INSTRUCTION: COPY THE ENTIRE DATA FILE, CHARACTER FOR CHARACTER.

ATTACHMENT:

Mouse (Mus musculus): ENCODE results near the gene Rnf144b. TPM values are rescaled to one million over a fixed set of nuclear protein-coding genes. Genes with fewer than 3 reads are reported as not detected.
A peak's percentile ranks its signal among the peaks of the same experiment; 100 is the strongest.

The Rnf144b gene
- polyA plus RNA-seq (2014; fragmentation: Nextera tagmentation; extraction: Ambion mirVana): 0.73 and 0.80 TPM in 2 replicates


Mouse (Mus musculus): ENCODE results near the gene Rnf144b. TPM values are rescaled to one million over a fixed set of nuclear protein-coding genes. Genes with fewer than 3 reads are reported as not detected.
A peak's percentile ranks its signal among the peaks of the same experiment; 100 is the strongest.

The Rnf144b gene
- polyA plus RNA-seq (2014; fragmentation: Nextera tagmentation; extraction: Ambion mirVana): 0.73 and 0.80 TPM in 2 replicates